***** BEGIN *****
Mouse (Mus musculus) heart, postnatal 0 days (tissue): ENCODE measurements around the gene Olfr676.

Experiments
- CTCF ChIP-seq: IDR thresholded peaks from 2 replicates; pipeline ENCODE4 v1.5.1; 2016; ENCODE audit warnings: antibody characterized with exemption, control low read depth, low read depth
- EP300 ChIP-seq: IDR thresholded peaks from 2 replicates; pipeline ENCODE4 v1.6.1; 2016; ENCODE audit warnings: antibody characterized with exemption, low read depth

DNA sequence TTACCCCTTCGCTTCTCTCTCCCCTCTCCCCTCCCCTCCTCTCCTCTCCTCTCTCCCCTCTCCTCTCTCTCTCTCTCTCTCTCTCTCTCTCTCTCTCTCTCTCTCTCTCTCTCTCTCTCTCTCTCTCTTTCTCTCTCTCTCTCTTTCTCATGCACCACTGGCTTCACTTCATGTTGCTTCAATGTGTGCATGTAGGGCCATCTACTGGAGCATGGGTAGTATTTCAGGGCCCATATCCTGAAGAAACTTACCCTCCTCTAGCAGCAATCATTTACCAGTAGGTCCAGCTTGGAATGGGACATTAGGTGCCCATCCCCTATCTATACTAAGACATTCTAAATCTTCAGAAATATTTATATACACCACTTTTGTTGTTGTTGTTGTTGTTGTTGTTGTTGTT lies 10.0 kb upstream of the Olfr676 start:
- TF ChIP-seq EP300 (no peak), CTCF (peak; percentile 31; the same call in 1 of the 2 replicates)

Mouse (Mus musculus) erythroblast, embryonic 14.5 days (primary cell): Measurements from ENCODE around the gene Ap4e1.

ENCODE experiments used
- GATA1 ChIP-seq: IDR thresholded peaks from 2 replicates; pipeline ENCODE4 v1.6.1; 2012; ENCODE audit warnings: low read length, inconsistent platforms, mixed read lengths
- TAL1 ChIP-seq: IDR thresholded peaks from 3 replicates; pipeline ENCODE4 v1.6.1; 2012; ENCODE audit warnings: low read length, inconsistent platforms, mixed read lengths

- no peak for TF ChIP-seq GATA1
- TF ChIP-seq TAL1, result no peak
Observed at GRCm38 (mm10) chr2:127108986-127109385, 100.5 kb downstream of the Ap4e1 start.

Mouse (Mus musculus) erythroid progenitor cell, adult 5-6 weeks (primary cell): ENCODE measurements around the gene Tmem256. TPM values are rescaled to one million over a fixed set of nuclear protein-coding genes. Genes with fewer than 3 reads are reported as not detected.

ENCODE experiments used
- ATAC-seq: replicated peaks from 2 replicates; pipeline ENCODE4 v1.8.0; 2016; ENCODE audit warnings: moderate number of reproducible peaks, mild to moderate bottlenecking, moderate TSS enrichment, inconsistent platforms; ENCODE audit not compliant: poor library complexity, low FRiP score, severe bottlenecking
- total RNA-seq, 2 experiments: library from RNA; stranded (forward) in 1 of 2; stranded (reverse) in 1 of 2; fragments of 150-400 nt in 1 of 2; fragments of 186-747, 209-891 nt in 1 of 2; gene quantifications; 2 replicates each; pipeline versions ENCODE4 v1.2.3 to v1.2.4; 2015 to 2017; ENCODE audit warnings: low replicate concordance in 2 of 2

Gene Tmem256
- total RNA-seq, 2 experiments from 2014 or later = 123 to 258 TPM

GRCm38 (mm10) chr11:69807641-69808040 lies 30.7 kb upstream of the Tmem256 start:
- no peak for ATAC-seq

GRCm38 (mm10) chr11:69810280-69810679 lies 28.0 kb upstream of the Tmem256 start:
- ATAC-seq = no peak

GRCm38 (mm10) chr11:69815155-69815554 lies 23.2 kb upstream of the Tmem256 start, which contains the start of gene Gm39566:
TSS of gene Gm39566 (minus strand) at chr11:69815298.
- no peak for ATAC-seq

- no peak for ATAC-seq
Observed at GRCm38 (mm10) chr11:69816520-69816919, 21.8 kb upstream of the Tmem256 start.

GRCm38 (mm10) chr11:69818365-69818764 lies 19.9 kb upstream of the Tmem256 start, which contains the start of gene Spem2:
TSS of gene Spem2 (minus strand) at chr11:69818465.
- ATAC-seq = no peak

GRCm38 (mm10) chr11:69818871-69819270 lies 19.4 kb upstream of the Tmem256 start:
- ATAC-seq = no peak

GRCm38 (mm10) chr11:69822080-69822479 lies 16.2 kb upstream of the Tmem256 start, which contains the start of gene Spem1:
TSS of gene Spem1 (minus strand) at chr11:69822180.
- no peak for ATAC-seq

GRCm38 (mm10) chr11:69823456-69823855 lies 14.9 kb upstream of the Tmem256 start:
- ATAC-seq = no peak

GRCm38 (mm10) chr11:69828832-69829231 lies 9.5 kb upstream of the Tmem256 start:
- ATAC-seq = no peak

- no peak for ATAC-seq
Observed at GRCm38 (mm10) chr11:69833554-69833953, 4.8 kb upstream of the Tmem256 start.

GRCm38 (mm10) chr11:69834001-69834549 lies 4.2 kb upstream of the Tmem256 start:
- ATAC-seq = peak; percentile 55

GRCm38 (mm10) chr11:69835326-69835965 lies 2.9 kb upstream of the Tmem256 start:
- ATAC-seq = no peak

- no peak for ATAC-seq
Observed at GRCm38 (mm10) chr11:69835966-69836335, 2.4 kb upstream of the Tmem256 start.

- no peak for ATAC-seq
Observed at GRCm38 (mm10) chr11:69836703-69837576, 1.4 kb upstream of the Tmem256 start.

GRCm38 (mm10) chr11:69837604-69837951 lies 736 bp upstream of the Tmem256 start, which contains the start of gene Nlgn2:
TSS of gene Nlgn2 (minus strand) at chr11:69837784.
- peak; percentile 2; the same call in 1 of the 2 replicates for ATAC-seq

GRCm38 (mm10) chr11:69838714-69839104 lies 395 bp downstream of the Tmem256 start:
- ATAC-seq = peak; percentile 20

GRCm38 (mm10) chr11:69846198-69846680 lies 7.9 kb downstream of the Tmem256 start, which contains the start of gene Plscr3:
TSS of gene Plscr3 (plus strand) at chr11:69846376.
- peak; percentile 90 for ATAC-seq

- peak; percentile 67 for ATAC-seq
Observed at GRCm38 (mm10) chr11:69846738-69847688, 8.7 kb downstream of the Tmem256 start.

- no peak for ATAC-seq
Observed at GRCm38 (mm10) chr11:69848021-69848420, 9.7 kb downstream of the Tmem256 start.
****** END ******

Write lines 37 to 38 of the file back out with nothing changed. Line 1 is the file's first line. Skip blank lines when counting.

GRCm38 (mm10) chr11:69823456-69823855 lies 14.9 kb upstream of the Tmem256 start:
- ATAC-seq = no peak